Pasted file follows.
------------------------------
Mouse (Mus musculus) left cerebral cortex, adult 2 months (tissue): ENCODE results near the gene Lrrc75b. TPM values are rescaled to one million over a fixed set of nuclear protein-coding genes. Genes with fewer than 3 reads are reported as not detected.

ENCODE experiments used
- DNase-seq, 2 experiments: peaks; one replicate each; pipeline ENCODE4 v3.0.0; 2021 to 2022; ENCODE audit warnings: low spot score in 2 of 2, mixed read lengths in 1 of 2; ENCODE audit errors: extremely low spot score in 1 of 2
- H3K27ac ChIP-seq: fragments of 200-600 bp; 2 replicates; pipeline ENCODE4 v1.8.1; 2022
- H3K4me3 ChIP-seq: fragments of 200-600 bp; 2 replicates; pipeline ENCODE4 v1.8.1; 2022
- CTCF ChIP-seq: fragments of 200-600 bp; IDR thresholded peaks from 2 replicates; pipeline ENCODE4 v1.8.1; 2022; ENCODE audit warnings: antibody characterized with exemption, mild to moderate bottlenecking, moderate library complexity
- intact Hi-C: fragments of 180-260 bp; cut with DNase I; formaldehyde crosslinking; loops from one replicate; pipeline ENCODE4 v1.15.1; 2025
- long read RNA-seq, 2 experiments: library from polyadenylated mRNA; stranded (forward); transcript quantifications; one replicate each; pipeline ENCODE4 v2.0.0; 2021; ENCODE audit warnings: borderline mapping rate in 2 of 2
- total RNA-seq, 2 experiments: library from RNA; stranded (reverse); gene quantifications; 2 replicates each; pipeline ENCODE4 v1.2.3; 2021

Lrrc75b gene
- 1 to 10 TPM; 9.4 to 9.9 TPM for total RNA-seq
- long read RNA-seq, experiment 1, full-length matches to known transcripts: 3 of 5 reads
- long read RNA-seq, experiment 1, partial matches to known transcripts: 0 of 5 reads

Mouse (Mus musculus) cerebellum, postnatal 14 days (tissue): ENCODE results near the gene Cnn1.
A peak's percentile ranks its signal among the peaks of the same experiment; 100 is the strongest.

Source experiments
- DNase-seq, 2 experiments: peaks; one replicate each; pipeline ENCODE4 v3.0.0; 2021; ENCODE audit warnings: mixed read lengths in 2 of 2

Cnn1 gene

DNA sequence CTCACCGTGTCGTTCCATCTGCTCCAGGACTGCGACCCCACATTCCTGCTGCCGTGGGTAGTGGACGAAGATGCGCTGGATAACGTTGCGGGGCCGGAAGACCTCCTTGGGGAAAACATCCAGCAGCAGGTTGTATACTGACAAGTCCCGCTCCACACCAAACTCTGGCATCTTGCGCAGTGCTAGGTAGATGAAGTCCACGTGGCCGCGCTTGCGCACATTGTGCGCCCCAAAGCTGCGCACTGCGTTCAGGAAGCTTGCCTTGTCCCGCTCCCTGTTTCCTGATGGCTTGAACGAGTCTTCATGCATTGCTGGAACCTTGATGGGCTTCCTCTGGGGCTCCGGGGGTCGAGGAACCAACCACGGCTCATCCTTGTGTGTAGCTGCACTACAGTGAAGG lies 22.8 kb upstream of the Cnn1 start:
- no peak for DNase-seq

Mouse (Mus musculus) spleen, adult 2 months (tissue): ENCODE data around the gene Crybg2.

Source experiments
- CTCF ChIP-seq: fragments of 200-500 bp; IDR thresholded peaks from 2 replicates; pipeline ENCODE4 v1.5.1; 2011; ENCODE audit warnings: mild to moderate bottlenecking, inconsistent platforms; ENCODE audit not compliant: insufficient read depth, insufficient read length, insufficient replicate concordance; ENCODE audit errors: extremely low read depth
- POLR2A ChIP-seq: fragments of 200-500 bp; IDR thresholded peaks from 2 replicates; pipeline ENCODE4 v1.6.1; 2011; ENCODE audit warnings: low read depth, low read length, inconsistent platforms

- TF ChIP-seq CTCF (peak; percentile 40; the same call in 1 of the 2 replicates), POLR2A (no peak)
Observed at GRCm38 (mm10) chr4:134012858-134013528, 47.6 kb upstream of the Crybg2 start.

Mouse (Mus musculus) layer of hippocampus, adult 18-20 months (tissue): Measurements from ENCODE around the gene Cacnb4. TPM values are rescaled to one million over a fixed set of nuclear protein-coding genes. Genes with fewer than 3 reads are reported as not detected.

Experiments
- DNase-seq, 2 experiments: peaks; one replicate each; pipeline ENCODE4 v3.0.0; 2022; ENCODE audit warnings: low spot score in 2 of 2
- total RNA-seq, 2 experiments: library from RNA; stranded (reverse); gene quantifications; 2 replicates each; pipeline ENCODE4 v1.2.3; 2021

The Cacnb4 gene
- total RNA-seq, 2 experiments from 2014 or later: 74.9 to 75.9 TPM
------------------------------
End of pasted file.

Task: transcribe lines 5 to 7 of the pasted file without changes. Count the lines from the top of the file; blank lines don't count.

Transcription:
- H3K4me3 ChIP-seq: fragments of 200-600 bp; 2 replicates; pipeline ENCODE4 v1.8.1; 2022
- CTCF ChIP-seq: fragments of 200-600 bp; IDR thresholded peaks from 2 replicates; pipeline ENCODE4 v1.8.1; 2022; ENCODE audit warnings: antibody characterized with exemption, mild to moderate bottlenecking, moderate library complexity
- intact Hi-C: fragments of 180-260 bp; cut with DNase I; formaldehyde crosslinking; loops from one replicate; pipeline ENCODE4 v1.15.1; 2025